Tesfaye's vision and service have been crucial for the success of the three Rift Valley sites. And Demeke, Gidaju, Henok, and Orano are the kind of graduates we pray each three-year training cycle will produce. They are humble, selfless men who faithfully lead their homes and ministries and seek to strengthen their skills as they equip others. And teaching alongside them benefits our teams. They understand their culture and unique challenges facing churches in Ethiopia.
Passing the Baton
Known as "The Pearl of Africa," Uganda shines for its beauty and hospitality. A few miles outside the northern city of Gulu is a thriving pastoral training site started by a small network of Wisconsin churches and Four Corners Ministries (FCM). Their initial goal was to promote church planting in Uganda. But as work began, that vision came into focus. With a narrowed emphasis on pastoral training, the partnership invited TLI to help.
The first Gulu cohort launched in 2016 with forty pastors and church leaders. During the first three-year cycle, TLI teams and FCM staff observed Pastor Basco learning, serving, and leading in his cohort. Beginning in 2019, for the second three-year cycle, he and five others were asked to mentor and co-teach the new cohort. (In both Shashamene and Gulu, local mentors meet for several days of intensive training with TLI prior to the full cohort's gathering.)
In Gulu, only a year into the second three-year cycle, the need for a third cohort is already apparent. But FCM, our national partner, will oversee the third cohort on its own. After six fruitful years of partnering in pastoral training, we will officially pass the baton once the second cohort from Gulu graduates. TLI will remain available to help as needed, but local leaders like Pastor Basco can now carry on without us.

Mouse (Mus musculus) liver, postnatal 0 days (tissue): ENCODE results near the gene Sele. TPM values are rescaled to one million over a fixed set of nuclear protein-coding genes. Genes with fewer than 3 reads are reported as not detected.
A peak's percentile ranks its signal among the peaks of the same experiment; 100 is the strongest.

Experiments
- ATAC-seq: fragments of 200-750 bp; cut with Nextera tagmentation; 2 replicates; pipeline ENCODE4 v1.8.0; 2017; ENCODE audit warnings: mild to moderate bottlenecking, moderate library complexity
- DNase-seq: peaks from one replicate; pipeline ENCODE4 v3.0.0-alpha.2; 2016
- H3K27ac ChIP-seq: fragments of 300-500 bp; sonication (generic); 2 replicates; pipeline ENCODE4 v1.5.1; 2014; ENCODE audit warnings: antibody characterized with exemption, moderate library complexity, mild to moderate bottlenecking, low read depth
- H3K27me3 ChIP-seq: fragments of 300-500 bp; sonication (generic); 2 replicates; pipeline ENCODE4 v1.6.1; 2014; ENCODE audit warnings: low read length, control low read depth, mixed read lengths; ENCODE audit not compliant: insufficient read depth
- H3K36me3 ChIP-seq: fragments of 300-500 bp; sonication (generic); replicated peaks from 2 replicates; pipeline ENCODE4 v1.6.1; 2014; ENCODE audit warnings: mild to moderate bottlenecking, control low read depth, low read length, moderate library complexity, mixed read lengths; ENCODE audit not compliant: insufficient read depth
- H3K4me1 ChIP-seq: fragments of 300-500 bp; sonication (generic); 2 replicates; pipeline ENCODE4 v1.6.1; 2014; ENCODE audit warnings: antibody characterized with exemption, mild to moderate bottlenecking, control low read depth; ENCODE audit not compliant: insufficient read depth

A Race with More and More Runners
The goal of strengthening the global church through theological training isn't proprietary. In fact, we need others to help us accomplish it. Trainees and mentors from all of our non-formal sites will run the next leg of the race. We want to crowd the track, passing the baton to many who are competent to faithfully preach and teach and equip others with skills to do likewise (2 Timothy 2:2).
“The goal of strengthening the global church through theological training isn't proprietary. In fact, we need others to help us accomplish it.”
One of TLI's oldest training sites is in Ghana. Its local leaders have caught this vision and understand the importance of solid training with a clear exit strategy. With each new cohort, two or three trainees are selected to co-teach a second cohort and take over in a third. TLI has passed the baton, and the Ghanaian leadership recently launched a fourth three-year training cycle. All of the pieces are now in place for Ghanaians to train new cohorts of pastors, to raise up and develop Ghanaian mentors who will teach alongside Ghanaian trainers, and to launch new sites led by indigenously-trained, Ghanaian teachers elsewhere in the country.